Everyone counts in 2020 Census
Rex Robinson | 5/20/2020, 2:11 p.m.
The 2020 Census is underway in Will County and thus far more than 70 percent of households have completed it, according to county officials.
Will County District 5 Board Member Meta Mueller (D-Aurora) is heading up the effort for the county to ensure as many households as possible are counted. She said she is happy the self response rate is currently 72.2 percent.
“That means 72 percent of households have responded so far,” Mueller said. “In comparison to the national self response rate of 59.6 percent, we are doing quite well. I think the option to complete census online has made a big difference during this crisis.”
The coronavirus pandemic and Gov. J.B. Pritzker’s resulting stay-at-home order for Illinois adds a layer of complication to the challenges the county has always faced in reaching hard to count communities, she added. The census bureau has altered their timeline of operations and extended the self-response date to Oct. 31. There was going to be several locations and events throughout the county for people to complete the census online, according to Mueller.
“Unfortunately the pandemic has delayed those plans,” she said. “I’m confident once we are able to reopen that those public kiosks will be opening up.”
She urges everyone in Will County who still needs to fill out the census to check their libraries, city halls and social service organizations for kiosks locations.
There are maps and online tools Mueller and census workers are using to pinpoint areas where numbers are lacking so they know where to target to get the people to fill out the census form. Maps and other information about the 2020 Census are at https://2020census.gov/en/response-rates.html#.
People began responding March 12 and have until October 31 2020. The census bureau estimates they will begin following up with those who haven’t responded starting Aug. 11, depending on how things progress with the pandemic.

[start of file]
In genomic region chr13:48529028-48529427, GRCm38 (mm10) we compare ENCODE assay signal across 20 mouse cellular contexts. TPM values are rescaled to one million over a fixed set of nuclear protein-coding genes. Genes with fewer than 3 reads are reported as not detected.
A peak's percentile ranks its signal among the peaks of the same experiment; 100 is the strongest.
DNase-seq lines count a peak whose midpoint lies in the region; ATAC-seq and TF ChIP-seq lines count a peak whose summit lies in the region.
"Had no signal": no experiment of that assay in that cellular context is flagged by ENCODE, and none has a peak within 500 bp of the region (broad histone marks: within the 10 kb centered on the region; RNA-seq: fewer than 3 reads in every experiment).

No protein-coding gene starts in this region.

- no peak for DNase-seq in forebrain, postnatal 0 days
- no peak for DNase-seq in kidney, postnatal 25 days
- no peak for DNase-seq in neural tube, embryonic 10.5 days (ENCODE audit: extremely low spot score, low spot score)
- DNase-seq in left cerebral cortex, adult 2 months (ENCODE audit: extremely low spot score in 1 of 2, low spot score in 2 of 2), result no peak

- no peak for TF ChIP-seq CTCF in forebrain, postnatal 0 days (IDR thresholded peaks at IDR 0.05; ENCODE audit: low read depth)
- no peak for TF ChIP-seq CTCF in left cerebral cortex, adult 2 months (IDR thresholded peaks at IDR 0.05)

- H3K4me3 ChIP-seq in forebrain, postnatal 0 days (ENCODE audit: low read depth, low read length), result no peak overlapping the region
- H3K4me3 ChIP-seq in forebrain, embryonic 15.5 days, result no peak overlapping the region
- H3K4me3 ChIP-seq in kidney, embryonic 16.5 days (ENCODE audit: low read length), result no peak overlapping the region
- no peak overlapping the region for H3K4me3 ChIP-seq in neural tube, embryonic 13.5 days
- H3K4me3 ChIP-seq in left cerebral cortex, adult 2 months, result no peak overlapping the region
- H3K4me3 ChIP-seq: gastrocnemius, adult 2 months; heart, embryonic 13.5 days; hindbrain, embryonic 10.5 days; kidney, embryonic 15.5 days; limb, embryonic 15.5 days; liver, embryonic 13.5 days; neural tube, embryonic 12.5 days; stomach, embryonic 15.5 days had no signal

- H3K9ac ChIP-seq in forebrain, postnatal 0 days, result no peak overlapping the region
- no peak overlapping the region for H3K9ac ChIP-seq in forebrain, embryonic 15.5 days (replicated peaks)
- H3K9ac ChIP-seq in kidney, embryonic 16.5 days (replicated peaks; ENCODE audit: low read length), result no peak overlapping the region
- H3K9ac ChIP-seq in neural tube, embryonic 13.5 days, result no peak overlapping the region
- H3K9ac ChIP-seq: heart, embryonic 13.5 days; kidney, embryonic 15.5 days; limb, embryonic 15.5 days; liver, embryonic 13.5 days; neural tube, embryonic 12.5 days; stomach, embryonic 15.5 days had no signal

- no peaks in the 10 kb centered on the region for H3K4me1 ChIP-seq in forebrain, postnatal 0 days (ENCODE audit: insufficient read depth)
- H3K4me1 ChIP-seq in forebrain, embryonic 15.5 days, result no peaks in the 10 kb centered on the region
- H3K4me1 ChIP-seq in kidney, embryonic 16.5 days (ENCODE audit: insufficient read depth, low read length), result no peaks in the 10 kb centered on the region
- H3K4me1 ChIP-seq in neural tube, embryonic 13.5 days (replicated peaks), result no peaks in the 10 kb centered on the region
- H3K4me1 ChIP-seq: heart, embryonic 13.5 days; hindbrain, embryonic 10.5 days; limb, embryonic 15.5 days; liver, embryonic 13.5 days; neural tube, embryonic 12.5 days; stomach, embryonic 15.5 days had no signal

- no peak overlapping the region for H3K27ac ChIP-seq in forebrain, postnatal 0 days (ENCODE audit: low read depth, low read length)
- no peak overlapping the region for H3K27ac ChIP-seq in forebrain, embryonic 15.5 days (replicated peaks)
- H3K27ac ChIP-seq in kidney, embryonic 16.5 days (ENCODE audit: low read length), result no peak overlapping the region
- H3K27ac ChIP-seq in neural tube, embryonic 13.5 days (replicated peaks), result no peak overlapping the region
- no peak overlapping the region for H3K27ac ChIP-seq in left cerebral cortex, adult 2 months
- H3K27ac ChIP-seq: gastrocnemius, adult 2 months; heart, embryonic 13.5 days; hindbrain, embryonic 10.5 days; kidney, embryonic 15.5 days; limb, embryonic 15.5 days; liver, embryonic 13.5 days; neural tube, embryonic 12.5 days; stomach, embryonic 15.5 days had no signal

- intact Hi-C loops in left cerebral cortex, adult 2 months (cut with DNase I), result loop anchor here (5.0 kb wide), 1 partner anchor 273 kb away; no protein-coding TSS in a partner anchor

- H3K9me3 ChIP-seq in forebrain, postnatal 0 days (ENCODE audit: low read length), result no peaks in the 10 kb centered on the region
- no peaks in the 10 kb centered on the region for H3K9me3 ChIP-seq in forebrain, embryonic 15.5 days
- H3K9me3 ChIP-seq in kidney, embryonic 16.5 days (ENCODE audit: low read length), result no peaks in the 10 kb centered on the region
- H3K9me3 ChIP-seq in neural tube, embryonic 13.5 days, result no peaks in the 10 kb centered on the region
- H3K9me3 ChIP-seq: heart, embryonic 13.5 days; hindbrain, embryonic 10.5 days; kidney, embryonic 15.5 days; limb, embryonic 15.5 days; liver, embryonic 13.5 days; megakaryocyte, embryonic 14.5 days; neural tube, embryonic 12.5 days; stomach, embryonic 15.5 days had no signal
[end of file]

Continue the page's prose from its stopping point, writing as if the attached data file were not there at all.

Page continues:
“We are fortunate in Will County that several municipalities and community organizations have formed Complete Count Committees” Mueller said. “These committees have worked together to spread the word about completing the census. They are using social media, reminders on some utility bills, reminders from school districts, etc…”
Mueller stressed how important it is for the county to get an accurate and full count.
“The census provides data that determines how much federal funding our community gets for our common services like hospitals, fire departments, roads, schools, etc.,” she said. “It also determines our representation in government bodies. Our residents should complete the census so that we are sure to receive appropriate funding to provide services and representation for our residents.”
The biggest challenge with obtaining an accurate count is reaching people in areas of the county who have been historically undercounted, according to Mueller. “In light of the pandemic, that has become more difficult because we don’t have the same opportunity to help folks complete the census while at large events and in public places like libraries and city halls,” she said.
Complete Count Committees, Mueller added, have been doing a great job reaching out to their communities. “The Spanish Community Center in Joliet has a Get out the Count Coordinator, Verenise Alvarez, and she has been working all over the county. The folks at Southwest Suburban Immigrant Project have helped quite a bit too. I’ve been impressed with the collaboration among our communities to make sure everyone gets counted.”
For more information or to fill out the census online, visit https://my2020census.gov.